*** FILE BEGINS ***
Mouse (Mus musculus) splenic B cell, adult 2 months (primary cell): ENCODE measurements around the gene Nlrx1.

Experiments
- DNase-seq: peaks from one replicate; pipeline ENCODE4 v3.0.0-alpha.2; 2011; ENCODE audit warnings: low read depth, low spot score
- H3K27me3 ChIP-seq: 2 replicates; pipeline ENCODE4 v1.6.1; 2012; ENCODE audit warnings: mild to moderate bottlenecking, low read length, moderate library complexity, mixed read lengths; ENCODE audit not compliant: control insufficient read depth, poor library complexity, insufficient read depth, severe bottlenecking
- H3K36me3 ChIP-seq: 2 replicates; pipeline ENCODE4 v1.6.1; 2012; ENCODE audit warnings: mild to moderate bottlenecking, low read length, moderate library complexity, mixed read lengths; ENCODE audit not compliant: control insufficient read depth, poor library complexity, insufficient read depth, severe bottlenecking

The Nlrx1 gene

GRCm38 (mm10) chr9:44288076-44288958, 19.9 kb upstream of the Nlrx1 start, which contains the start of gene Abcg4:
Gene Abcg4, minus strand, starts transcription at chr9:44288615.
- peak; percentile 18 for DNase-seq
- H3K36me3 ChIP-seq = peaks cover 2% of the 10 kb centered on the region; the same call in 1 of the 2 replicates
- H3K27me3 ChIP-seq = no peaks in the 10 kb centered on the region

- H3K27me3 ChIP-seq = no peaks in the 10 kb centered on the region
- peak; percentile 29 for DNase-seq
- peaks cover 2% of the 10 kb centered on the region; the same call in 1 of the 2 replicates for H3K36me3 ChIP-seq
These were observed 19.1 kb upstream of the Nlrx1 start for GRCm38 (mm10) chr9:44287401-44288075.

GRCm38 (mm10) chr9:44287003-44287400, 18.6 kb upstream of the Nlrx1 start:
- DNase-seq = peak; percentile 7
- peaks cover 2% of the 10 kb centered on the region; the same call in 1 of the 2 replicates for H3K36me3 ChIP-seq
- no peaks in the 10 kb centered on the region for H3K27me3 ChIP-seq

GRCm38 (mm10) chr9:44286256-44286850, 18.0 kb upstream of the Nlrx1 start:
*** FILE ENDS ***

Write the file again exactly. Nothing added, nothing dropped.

Mouse (Mus musculus) splenic B cell, adult 2 months (primary cell): ENCODE measurements around the gene Nlrx1.

Experiments
- DNase-seq: peaks from one replicate; pipeline ENCODE4 v3.0.0-alpha.2; 2011; ENCODE audit warnings: low read depth, low spot score
- H3K27me3 ChIP-seq: 2 replicates; pipeline ENCODE4 v1.6.1; 2012; ENCODE audit warnings: mild to moderate bottlenecking, low read length, moderate library complexity, mixed read lengths; ENCODE audit not compliant: control insufficient read depth, poor library complexity, insufficient read depth, severe bottlenecking
- H3K36me3 ChIP-seq: 2 replicates; pipeline ENCODE4 v1.6.1; 2012; ENCODE audit warnings: mild to moderate bottlenecking, low read length, moderate library complexity, mixed read lengths; ENCODE audit not compliant: control insufficient read depth, poor library complexity, insufficient read depth, severe bottlenecking

The Nlrx1 gene

GRCm38 (mm10) chr9:44288076-44288958, 19.9 kb upstream of the Nlrx1 start, which contains the start of gene Abcg4:
Gene Abcg4, minus strand, starts transcription at chr9:44288615.
- peak; percentile 18 for DNase-seq
- H3K36me3 ChIP-seq = peaks cover 2% of the 10 kb centered on the region; the same call in 1 of the 2 replicates
- H3K27me3 ChIP-seq = no peaks in the 10 kb centered on the region

- H3K27me3 ChIP-seq = no peaks in the 10 kb centered on the region
- peak; percentile 29 for DNase-seq
- peaks cover 2% of the 10 kb centered on the region; the same call in 1 of the 2 replicates for H3K36me3 ChIP-seq
These were observed 19.1 kb upstream of the Nlrx1 start for GRCm38 (mm10) chr9:44287401-44288075.

GRCm38 (mm10) chr9:44287003-44287400, 18.6 kb upstream of the Nlrx1 start:
- DNase-seq = peak; percentile 7
- peaks cover 2% of the 10 kb centered on the region; the same call in 1 of the 2 replicates for H3K36me3 ChIP-seq
- no peaks in the 10 kb centered on the region for H3K27me3 ChIP-seq

GRCm38 (mm10) chr9:44286256-44286850, 18.0 kb upstream of the Nlrx1 start: